Germany's interior minister is due to announce plans to ban the burqa as part of a number of anti-terror measures, local media has reported.
Thomas de Maiziere is announcing the measures in response to recent attacks in German cities. Other measures include deporting criminals faster and changing regulations about doctor and patient confidentiality.
Should the proposals go ahead, Germany will follow Switzerland, which enforced a ban on the full-face veil in the region of Tessin on 1 July 2016.
This means any women wearing a burqa or niqab could face fines of up to 9,200 euros.
A nationwide ban on burqas in public places was rejected by Swiss parliament in 2012.
These are not the only countries to enforce a similar ban - a number of European and African countries have them too.Picture: Carto/Louis Doré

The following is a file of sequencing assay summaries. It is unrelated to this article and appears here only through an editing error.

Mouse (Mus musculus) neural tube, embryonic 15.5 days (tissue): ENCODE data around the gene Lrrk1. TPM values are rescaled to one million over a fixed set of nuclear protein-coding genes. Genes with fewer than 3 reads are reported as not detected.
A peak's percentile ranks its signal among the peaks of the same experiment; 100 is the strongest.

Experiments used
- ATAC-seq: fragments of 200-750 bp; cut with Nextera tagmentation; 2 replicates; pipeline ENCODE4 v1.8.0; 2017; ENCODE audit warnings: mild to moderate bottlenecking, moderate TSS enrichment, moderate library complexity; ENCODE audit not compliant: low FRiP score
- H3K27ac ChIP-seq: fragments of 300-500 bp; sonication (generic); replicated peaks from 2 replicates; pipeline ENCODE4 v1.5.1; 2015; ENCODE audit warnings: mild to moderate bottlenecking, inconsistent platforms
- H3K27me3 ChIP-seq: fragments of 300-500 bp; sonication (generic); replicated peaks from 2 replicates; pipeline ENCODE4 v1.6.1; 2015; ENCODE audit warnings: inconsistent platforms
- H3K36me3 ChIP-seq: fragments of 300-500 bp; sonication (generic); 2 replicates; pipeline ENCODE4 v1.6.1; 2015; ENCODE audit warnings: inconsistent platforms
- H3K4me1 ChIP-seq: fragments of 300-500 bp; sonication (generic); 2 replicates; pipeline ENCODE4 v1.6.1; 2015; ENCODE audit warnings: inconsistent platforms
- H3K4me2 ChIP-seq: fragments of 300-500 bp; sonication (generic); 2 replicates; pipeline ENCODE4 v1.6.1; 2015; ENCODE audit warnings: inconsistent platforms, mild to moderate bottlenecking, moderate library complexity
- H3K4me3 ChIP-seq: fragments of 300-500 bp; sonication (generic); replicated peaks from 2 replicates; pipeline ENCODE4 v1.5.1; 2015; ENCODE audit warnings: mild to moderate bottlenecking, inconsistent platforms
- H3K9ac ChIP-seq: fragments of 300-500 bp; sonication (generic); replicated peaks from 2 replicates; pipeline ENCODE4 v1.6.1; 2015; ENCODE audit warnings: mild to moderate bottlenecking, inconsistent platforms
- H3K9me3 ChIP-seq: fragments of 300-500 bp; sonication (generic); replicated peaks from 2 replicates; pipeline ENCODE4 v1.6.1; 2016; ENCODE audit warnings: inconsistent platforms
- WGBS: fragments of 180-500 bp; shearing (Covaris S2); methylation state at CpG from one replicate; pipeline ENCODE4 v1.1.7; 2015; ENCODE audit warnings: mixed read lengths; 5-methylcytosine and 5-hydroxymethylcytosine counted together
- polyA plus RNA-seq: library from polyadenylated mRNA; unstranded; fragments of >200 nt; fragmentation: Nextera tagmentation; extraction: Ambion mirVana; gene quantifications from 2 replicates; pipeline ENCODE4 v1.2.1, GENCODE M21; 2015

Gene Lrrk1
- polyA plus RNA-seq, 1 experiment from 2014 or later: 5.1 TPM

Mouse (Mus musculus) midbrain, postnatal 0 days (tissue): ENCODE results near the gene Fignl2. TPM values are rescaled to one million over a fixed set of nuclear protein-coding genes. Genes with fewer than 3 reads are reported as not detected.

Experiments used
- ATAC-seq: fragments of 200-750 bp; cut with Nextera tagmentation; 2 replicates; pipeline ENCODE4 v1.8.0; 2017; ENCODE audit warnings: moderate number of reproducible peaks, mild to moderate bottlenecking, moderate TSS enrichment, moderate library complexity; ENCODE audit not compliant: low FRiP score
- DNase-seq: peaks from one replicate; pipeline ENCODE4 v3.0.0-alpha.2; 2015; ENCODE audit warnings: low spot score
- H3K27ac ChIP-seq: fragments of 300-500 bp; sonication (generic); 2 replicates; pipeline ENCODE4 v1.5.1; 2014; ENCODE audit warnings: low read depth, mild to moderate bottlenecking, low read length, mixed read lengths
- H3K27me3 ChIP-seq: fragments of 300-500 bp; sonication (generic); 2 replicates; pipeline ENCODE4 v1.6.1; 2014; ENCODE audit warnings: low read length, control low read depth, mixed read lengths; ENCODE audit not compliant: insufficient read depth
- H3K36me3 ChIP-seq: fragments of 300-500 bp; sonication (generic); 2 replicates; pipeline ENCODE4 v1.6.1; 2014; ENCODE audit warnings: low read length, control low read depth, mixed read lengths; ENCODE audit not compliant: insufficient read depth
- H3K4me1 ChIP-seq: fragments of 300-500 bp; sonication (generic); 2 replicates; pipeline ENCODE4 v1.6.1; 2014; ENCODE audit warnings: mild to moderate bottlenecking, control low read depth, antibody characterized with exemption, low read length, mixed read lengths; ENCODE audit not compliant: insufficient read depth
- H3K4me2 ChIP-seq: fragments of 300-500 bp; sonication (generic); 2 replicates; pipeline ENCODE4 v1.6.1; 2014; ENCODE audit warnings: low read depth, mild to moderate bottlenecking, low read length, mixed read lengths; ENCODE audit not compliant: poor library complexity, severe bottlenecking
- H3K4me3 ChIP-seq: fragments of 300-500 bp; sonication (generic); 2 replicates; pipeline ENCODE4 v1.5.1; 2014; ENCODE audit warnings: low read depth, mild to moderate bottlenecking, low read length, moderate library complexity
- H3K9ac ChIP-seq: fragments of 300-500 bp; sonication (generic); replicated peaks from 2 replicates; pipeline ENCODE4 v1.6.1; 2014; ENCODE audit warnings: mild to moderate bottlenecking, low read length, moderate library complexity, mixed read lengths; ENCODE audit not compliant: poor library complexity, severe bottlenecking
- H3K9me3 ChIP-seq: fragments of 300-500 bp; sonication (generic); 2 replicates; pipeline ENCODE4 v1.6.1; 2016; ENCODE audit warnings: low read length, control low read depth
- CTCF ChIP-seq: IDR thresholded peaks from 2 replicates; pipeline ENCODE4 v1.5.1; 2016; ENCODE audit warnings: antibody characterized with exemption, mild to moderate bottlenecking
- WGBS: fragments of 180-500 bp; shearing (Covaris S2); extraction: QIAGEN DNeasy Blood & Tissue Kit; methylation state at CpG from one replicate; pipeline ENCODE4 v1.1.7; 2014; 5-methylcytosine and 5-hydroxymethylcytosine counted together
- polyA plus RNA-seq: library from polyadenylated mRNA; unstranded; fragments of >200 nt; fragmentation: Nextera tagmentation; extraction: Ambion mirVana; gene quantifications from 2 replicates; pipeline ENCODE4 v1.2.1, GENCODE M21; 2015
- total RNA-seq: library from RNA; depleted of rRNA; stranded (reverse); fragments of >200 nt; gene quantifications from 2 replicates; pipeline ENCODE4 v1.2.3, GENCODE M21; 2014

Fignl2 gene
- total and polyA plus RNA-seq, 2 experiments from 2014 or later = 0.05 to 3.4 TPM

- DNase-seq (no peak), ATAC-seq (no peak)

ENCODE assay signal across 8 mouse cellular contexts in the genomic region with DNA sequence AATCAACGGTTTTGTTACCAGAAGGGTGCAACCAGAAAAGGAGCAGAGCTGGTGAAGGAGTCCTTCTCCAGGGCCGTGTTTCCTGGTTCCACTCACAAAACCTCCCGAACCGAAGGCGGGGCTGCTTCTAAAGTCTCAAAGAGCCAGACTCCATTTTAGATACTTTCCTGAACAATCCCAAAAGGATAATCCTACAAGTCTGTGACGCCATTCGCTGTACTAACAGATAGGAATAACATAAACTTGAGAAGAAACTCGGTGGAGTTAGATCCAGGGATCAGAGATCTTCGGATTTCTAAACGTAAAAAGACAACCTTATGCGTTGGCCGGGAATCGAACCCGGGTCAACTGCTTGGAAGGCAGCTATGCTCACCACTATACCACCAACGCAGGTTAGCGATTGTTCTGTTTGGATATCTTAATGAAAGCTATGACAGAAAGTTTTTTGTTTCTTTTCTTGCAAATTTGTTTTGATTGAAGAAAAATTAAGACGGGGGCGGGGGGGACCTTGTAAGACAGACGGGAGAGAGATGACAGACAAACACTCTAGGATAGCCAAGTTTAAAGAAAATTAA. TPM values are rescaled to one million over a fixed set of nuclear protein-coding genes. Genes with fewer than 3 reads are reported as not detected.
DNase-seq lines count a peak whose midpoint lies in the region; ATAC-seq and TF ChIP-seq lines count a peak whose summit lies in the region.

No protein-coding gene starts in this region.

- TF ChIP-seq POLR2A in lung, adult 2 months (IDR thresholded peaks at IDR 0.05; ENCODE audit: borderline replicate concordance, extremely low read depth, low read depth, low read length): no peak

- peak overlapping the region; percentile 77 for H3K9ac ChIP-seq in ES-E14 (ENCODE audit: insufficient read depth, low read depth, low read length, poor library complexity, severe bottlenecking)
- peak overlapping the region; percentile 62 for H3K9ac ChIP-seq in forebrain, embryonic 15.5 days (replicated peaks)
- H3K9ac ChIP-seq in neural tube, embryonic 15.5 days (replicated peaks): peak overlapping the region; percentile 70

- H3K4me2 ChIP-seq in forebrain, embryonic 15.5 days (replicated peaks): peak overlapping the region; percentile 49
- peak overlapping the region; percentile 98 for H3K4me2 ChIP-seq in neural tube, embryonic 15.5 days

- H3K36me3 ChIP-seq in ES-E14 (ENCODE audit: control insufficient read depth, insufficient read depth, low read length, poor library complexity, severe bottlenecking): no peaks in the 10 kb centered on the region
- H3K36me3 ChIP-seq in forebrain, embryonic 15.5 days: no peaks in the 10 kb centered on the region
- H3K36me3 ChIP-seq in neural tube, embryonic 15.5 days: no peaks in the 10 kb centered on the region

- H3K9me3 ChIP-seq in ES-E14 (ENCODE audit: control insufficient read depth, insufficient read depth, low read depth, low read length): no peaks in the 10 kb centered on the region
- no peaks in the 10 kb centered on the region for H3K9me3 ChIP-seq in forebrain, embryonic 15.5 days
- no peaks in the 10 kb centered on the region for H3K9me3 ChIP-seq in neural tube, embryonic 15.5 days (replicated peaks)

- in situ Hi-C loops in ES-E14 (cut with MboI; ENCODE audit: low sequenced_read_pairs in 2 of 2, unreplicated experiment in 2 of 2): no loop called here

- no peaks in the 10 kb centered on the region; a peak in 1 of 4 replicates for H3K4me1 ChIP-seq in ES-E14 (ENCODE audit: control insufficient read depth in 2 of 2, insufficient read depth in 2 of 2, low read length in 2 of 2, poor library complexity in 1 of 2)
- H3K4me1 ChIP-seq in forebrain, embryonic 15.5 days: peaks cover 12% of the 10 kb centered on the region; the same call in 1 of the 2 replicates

France introduced a total public ban on full-face veils in 2011, with fines of 150 euros, while Belgium swiftly followed suit.
There, women can be jailed for up to seven days or face a fine of nearly 1,500 euros.
In parts of Catalonia in Spain, there are laws against veils, while the Italian town of Novara has also imposed restrictions.
In the Netherlands, burqas and niqabs are not permitted in schools, hospitals or public transport.
In Niger, the veil is banned in the region of Diffa, for similar reasons, whereas in Turkey the veil is banned everywhere other than military, police and judiciary institutions.